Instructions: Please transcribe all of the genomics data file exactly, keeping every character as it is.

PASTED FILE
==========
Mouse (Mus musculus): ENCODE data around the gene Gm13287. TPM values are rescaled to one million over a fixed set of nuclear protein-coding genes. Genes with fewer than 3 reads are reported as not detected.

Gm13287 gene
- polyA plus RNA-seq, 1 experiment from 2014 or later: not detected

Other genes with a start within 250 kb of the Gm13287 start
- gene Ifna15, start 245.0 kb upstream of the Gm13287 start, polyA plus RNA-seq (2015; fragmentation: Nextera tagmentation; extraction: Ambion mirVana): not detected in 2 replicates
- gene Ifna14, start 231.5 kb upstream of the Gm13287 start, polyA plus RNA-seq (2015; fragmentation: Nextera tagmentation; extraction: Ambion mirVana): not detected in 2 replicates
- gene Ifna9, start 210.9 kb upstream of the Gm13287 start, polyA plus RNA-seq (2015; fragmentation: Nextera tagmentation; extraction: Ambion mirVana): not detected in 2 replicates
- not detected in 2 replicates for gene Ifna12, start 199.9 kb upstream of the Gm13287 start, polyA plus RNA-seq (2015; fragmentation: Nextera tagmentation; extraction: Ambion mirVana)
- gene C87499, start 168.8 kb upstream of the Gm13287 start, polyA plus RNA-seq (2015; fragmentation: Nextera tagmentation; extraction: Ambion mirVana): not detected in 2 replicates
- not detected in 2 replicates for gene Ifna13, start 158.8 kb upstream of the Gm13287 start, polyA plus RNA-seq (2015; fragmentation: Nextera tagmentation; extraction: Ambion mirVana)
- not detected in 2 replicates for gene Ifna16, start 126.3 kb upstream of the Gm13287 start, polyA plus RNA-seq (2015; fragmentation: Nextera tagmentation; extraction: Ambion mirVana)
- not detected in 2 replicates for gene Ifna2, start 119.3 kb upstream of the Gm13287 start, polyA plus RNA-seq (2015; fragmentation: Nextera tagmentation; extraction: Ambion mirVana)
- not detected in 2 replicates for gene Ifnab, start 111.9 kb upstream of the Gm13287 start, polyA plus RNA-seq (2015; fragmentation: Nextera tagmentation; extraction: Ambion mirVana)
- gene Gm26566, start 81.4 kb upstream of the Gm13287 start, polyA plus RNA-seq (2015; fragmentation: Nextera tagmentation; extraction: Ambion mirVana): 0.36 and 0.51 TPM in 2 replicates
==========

Mouse (Mus musculus): ENCODE data around the gene Gm13287. TPM values are rescaled to one million over a fixed set of nuclear protein-coding genes. Genes with fewer than 3 reads are reported as not detected.

Gm13287 gene
- polyA plus RNA-seq, 1 experiment from 2014 or later: not detected

Other genes with a start within 250 kb of the Gm13287 start
- gene Ifna15, start 245.0 kb upstream of the Gm13287 start, polyA plus RNA-seq (2015; fragmentation: Nextera tagmentation; extraction: Ambion mirVana): not detected in 2 replicates
- gene Ifna14, start 231.5 kb upstream of the Gm13287 start, polyA plus RNA-seq (2015; fragmentation: Nextera tagmentation; extraction: Ambion mirVana): not detected in 2 replicates
- gene Ifna9, start 210.9 kb upstream of the Gm13287 start, polyA plus RNA-seq (2015; fragmentation: Nextera tagmentation; extraction: Ambion mirVana): not detected in 2 replicates
- not detected in 2 replicates for gene Ifna12, start 199.9 kb upstream of the Gm13287 start, polyA plus RNA-seq (2015; fragmentation: Nextera tagmentation; extraction: Ambion mirVana)
- gene C87499, start 168.8 kb upstream of the Gm13287 start, polyA plus RNA-seq (2015; fragmentation: Nextera tagmentation; extraction: Ambion mirVana): not detected in 2 replicates
- not detected in 2 replicates for gene Ifna13, start 158.8 kb upstream of the Gm13287 start, polyA plus RNA-seq (2015; fragmentation: Nextera tagmentation; extraction: Ambion mirVana)
- not detected in 2 replicates for gene Ifna16, start 126.3 kb upstream of the Gm13287 start, polyA plus RNA-seq (2015; fragmentation: Nextera tagmentation; extraction: Ambion mirVana)
- not detected in 2 replicates for gene Ifna2, start 119.3 kb upstream of the Gm13287 start, polyA plus RNA-seq (2015; fragmentation: Nextera tagmentation; extraction: Ambion mirVana)
- not detected in 2 replicates for gene Ifnab, start 111.9 kb upstream of the Gm13287 start, polyA plus RNA-seq (2015; fragmentation: Nextera tagmentation; extraction: Ambion mirVana)
- gene Gm26566, start 81.4 kb upstream of the Gm13287 start, polyA plus RNA-seq (2015; fragmentation: Nextera tagmentation; extraction: Ambion mirVana): 0.36 and 0.51 TPM in 2 replicates